This One Time, 19

This one time I was sitting on my ass in an alley between two of the four storey buildings in this town where that’s what the locals think of as tall. I remember when they opened the “towers” the owners threw a big party and made a big show of them having elevators. Code requires any building over three storeys to have elevators, after all. It was all very exciting — in this podunk bowl-a-rama town where ketchup is exciting. I went to the party as a journalist, ate free hors d’oeuvres and drank free wine, and suggested that the owners sell tickets to the elevators, as many of the people within about a hundred miles had never been in one and capitalizing on the novelty would help recoup their investment more quickly.

That was a funny joke in Ketchupville. I had another free cup of wine thrust into my hands where I already had one I was sipping on, and the taller one said, no, no, the building was being rented to medical practices and really that ought to bring the money in fast enough. They had bought the building with cash, after all, and it wasn’t like they had to be in a hurry to pay back a bank or a team of investors. All they had to do was wait for poor sick people to cause their insurance companies and Medicare and Tri-Care and such to fill up the pockets of the doctors and they’d skim their money back offa that.

These old boys had retired from anything like real work decades ago when they made their money buying up foreclosed farms and selling them to industrialized Monsanto outlets and pop-up subdivision and strip mall developers. They took turns running for mayor and kept their fingers on the thready pulse of their burgeoning metropolis in town hall meetings stuffed with city councilors  pulled from the deconry of the three largest churches, elected to posts on the basis of the votes of the hundred or so people who bothered to show up and cast a ballot. The uptick in food manufacturing and equipment assembly and servicing and warehousing and logistics brought in enough extra work that they had to build on a new wing for the local hospital and a couple new schools. These new buildings to house medical practices were part of that expansion, all mostly funded out of pocket by these two guys.

I was actually here merely to find out most of that, seeing as how back in civilization a pretty young boy had gone missing, dumped by his college sweetheart and following her back to her hometown like a confused puppy in a sappy Disney film. The girlfriend was the youngest daughter of one of these two hicks, and the boy was the child of somewhat older money from a family whose details I am not at liberty to discuss back in said civilization, and I was a pre-paid forward scout in what certain individuals promised to be an old-fashioned robber-baron smackdown, but struck me as more likely to be the bellowings and gruntings of a couple of financial elephant seals smacking into each other with tons of affronted blubber, spattering blood and slobbery froth in a purposeless territorial battle over beach exposure and mating rights.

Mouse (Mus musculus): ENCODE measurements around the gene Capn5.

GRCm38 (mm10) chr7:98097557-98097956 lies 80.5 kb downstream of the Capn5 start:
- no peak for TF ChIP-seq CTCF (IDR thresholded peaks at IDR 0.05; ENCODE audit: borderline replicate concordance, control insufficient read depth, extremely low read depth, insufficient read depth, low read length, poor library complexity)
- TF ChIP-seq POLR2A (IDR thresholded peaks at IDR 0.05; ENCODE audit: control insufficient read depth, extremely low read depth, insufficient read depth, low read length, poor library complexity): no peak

Meanwhile back in the alley I was pulling apart a dead cat. The hide came free and tore like a dry-rotted carpet, and the rest of the cat was held together about as well as a cold roast chicken. Confused ants swarmed over my hands and bit and stung in an effort to defend their meat strip-mining operation. They weren’t very good at it. They compared very poorly to the Florida fireants of my youth. I dropped the cat and clapped the ants away.

The sky pulsed and the walls in the alley breathed. My blood sang and roared and I breathed in a double-lungful of backalley rancidity. The bastards had slipped something in my wine, maybe LSD cut with a tiny tiny smidge of strychnine, maybe some new designer thing, somewhat PCP-like. No mescaliny organicness, certainly something speedy and hallucinogenic. Maybe mixed with X.

I laughed when it started coming on. In a place where ketchup was exciting, this kind of discouragement for snooping must have seemed like being dragged through hell. For me, this was being dragged through a particularly unmemorable freshman week back in the dorms. But it did let me know they were onto me and, hey, it saved me trying to find where the kids in Unincorported Heck held their raves so I could score. If I were still into that kind of thing.

Still tripping balls, I walked back out into relative sunshine. The street wasn’t very busy, so I found one of those blue post office drop boxes to sit next to. When the light got to be too much for my eyes, I opened the little drawer in the top of the mailbox and climbed inside. It was mostly empty, maybe ten or twenty envelopes with actual stamps, something I hadn’t seen in ages.

A couple of hours went by and my head started to straighten itself out. I tugged the drawer down and began to try to figure out how to get out. But there was no way my melon head would fit back up the slot. The more I explored my tiny cell, the more I knew it was impossible for me to have gotten in there.

I didn’t particularly want to wait for a rescue, however. I found the locking mechanism — just a tongue of metal held onto a threaded bolt with a nut. I worked it free, even though it was uncomfortably behind my back, and rolled out of the box when the door popped open.

I’m not sure what was in what they slipped me, but they should certainly consider marketing it to carnival escape artists.


January 19, 2011 · by xalieri · Posted in This One Time  


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